In one embodiment, a method comprises invoking a rules engine of a network management system to evaluate a business rule to determine whether to enforce a device-independent business policy regarding a computer network having a plurality of network devices. The method further comprises, when the device-independent business policy is to be enforced, invoking the rules engine of a network system to evaluate a network design rule that relates the business policy to a device-specific configuration policy, and deploying the device-specific configuration policy to a set of one or more of the network devices of the computer network.

In another embodiment, a network management system comprises a set of business rules and a set of network design rules. The business rules describe device-independent business policies and are written in a format that conforms to a business rule definition language that is independent of the types of network devices within a computer network. The set of network design rules relate the device-independent business policies to device-specific configuration policies. The network design rules conform to a network design language used to describe the network devices and topology of the network. The network management system further includes a rules engine that evaluates the business rules and the network design rules to select one or more of the device-specific configuration policies for deployment, and a deployment engine that deploys the selected device-specific configuration policies to one or more of the network devices in response to the rules engine to configure the one or more network devices to conform to the selected device-specific configuration policies.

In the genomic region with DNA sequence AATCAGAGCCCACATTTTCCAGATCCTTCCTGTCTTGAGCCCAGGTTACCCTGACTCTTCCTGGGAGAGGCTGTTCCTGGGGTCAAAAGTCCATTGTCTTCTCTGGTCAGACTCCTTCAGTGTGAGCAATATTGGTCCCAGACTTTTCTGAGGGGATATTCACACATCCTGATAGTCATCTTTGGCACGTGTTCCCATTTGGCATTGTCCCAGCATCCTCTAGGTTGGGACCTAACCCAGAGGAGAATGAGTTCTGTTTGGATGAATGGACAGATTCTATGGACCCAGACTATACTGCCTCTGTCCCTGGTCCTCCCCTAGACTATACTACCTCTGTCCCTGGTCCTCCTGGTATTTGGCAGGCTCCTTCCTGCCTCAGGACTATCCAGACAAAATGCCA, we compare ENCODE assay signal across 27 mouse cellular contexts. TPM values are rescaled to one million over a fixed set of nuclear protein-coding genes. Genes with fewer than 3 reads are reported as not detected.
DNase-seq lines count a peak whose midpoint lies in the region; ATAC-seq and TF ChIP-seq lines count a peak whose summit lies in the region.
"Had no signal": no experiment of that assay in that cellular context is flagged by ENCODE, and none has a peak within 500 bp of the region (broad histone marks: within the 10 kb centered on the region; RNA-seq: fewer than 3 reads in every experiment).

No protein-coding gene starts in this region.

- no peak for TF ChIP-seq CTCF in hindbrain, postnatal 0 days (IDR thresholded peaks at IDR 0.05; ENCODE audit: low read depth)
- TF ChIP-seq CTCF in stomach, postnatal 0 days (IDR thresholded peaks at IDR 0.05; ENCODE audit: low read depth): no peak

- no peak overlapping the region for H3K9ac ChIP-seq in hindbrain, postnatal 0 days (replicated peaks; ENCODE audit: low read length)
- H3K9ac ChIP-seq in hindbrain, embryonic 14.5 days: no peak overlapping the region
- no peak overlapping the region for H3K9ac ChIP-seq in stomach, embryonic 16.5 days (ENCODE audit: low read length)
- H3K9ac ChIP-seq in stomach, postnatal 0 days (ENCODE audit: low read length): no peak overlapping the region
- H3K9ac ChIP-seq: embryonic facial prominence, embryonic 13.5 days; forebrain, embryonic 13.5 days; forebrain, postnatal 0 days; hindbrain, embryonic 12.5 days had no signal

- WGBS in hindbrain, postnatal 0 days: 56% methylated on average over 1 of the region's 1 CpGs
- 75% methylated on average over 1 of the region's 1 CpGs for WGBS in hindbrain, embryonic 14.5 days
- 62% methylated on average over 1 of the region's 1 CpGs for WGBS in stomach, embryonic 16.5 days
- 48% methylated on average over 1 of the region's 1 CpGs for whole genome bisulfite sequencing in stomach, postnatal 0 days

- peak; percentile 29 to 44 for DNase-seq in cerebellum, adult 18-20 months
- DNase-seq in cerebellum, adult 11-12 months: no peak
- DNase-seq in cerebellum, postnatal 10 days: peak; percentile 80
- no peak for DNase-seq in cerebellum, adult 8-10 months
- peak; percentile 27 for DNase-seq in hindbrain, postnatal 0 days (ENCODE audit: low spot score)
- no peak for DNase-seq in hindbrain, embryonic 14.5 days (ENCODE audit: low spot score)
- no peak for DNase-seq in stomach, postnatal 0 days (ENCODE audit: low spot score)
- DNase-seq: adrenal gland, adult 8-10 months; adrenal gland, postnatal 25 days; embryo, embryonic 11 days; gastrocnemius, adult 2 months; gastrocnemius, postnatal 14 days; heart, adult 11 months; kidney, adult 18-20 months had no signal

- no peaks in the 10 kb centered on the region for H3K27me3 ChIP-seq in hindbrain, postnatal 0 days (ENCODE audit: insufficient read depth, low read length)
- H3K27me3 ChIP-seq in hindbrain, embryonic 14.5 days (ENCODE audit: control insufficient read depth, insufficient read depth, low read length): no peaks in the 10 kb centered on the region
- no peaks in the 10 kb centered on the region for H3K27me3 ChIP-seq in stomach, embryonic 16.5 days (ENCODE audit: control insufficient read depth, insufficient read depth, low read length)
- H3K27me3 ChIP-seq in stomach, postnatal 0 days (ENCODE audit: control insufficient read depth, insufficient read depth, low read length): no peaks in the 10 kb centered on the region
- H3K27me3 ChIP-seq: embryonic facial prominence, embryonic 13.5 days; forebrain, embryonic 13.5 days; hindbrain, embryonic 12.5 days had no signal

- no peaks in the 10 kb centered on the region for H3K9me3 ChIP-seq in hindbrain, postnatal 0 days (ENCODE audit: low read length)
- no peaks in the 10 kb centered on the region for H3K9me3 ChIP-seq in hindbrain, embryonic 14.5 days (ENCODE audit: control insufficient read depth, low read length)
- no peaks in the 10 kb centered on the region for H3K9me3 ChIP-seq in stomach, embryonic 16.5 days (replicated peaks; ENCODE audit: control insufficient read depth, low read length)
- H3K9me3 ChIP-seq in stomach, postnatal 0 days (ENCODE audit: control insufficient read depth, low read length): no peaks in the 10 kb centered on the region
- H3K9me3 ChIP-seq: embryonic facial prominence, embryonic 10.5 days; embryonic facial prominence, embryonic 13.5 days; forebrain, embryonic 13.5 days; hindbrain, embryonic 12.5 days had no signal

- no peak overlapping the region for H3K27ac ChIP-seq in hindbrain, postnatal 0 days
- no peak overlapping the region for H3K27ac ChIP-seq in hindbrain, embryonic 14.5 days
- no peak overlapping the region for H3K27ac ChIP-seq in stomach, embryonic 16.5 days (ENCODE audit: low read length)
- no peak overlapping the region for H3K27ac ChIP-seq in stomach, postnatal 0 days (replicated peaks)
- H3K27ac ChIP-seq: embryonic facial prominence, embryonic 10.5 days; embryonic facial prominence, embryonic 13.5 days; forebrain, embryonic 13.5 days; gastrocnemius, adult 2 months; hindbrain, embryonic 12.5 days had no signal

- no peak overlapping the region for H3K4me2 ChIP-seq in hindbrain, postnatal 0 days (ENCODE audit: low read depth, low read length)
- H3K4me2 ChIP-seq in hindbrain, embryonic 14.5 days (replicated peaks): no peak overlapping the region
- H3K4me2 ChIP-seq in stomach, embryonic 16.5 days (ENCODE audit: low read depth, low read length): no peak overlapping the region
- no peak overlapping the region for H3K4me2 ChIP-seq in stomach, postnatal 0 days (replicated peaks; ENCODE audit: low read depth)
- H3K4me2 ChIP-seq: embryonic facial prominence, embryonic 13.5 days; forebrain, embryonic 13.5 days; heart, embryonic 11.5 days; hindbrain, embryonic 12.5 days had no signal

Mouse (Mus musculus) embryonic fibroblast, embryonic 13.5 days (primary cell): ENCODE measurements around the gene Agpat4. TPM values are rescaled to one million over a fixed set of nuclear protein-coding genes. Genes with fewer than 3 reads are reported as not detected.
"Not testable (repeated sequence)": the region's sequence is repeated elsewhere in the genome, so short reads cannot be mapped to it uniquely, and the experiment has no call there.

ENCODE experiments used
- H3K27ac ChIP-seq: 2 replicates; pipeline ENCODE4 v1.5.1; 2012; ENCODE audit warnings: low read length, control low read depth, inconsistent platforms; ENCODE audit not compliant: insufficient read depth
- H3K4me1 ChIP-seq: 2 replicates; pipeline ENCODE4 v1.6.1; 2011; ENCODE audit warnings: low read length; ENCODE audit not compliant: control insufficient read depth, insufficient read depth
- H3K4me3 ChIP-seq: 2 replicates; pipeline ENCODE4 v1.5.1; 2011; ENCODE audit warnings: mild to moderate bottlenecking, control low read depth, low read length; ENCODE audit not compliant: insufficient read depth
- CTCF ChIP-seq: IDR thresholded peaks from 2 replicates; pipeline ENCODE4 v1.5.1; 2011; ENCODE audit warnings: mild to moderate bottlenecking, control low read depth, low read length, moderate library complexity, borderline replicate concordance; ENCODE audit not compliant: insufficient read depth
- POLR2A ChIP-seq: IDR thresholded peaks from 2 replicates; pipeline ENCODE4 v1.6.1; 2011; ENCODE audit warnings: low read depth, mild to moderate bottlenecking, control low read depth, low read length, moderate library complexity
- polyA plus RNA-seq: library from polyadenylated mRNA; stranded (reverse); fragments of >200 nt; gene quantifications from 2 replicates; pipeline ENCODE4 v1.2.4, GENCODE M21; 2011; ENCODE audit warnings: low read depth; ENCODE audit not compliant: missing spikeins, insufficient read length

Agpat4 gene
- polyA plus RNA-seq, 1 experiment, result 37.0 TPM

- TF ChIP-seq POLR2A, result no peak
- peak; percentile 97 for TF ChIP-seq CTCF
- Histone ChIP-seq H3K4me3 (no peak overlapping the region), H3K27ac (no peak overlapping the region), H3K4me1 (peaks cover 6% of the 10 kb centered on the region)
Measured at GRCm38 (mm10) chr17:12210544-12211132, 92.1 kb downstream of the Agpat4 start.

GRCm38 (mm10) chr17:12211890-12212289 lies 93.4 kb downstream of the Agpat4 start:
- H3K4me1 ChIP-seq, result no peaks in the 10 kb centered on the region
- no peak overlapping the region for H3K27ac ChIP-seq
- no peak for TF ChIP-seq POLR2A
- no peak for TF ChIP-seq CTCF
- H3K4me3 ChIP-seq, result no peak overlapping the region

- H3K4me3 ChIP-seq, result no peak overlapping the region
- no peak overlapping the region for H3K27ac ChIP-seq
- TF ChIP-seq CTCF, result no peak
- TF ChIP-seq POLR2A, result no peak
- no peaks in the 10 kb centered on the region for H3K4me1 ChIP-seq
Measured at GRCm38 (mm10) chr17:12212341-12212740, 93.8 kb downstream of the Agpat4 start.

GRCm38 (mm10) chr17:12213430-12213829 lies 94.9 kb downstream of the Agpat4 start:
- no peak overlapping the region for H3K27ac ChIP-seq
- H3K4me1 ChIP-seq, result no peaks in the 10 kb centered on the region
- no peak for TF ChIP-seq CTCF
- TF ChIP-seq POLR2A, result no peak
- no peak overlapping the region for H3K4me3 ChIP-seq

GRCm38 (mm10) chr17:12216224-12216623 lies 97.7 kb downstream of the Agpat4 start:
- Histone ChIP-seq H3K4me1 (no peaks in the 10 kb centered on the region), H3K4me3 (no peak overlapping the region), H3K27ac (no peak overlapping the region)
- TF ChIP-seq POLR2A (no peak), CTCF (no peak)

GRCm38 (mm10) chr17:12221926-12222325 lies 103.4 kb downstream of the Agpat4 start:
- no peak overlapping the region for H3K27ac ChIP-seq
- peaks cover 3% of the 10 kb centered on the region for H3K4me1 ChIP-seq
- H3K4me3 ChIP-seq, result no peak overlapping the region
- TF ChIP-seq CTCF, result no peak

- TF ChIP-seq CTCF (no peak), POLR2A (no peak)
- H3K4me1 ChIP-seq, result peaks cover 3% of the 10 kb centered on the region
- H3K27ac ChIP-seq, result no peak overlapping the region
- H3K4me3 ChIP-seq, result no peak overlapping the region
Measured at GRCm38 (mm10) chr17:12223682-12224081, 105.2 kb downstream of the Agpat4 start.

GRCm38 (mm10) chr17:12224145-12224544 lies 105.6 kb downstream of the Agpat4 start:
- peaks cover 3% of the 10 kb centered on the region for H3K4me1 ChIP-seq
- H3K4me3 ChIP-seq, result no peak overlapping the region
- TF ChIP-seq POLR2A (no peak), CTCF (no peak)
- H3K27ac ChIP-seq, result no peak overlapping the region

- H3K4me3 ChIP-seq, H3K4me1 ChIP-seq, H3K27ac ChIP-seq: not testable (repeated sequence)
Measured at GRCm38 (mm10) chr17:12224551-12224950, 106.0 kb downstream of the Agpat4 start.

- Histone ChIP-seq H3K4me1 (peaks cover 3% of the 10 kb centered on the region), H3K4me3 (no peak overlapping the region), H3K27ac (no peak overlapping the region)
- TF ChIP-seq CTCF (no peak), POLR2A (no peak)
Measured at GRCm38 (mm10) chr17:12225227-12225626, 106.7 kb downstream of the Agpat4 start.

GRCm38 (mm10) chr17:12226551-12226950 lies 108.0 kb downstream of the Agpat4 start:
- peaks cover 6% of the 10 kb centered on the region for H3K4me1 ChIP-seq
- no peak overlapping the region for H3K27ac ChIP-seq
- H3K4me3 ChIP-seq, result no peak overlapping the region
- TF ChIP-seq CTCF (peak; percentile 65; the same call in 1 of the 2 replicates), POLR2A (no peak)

In another embodiment, a computer-readable medium contains instructions. The instructions cause a programmable processor to determine whether a business policy regarding a computer network is currently in force by evaluating a business rule that describes the business policy. The instructions also cause the processor to determine whether to deploy a device-specific configuration policy by evaluating a network design rule that describes a relation between the business policy and a device-specific configuration policy, and deploy the device-specific configuration policy to direct a network device to conform to the device-specific configuration policy.

The details of one or more embodiments of the invention are set forth in the accompanying drawings and the description below. Other features, objects, and advantages of the invention will be apparent from the description and drawings, and from the claims.

BRIEF DESCRIPTION OF DRAWINGS

FIG. 1 is a block diagram illustrating an exemplary system in which devices of a computer network use a configuration policy enforcement system.